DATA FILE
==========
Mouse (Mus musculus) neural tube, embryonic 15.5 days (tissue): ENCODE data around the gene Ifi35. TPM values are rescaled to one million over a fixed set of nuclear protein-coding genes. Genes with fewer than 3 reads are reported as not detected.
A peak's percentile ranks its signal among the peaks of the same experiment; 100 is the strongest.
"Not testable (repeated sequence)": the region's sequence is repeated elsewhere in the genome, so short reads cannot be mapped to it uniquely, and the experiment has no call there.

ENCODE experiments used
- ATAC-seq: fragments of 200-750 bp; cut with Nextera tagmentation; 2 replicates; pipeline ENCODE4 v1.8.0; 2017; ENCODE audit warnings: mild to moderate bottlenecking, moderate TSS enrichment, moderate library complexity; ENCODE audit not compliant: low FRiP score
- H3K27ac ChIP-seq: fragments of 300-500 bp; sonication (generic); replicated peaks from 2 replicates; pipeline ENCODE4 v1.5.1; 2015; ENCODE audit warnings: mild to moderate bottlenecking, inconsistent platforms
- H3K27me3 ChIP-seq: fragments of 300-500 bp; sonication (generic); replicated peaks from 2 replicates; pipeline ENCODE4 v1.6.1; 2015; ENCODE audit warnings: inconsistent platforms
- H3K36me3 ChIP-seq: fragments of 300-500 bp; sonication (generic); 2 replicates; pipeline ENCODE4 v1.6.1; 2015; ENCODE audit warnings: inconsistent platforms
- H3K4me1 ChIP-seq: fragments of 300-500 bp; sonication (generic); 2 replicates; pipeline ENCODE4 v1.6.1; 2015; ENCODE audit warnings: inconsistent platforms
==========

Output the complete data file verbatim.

Mouse (Mus musculus) neural tube, embryonic 15.5 days (tissue): ENCODE data around the gene Ifi35. TPM values are rescaled to one million over a fixed set of nuclear protein-coding genes. Genes with fewer than 3 reads are reported as not detected.
A peak's percentile ranks its signal among the peaks of the same experiment; 100 is the strongest.
"Not testable (repeated sequence)": the region's sequence is repeated elsewhere in the genome, so short reads cannot be mapped to it uniquely, and the experiment has no call there.

ENCODE experiments used
- ATAC-seq: fragments of 200-750 bp; cut with Nextera tagmentation; 2 replicates; pipeline ENCODE4 v1.8.0; 2017; ENCODE audit warnings: mild to moderate bottlenecking, moderate TSS enrichment, moderate library complexity; ENCODE audit not compliant: low FRiP score
- H3K27ac ChIP-seq: fragments of 300-500 bp; sonication (generic); replicated peaks from 2 replicates; pipeline ENCODE4 v1.5.1; 2015; ENCODE audit warnings: mild to moderate bottlenecking, inconsistent platforms
- H3K27me3 ChIP-seq: fragments of 300-500 bp; sonication (generic); replicated peaks from 2 replicates; pipeline ENCODE4 v1.6.1; 2015; ENCODE audit warnings: inconsistent platforms
- H3K36me3 ChIP-seq: fragments of 300-500 bp; sonication (generic); 2 replicates; pipeline ENCODE4 v1.6.1; 2015; ENCODE audit warnings: inconsistent platforms
- H3K4me1 ChIP-seq: fragments of 300-500 bp; sonication (generic); 2 replicates; pipeline ENCODE4 v1.6.1; 2015; ENCODE audit warnings: inconsistent platforms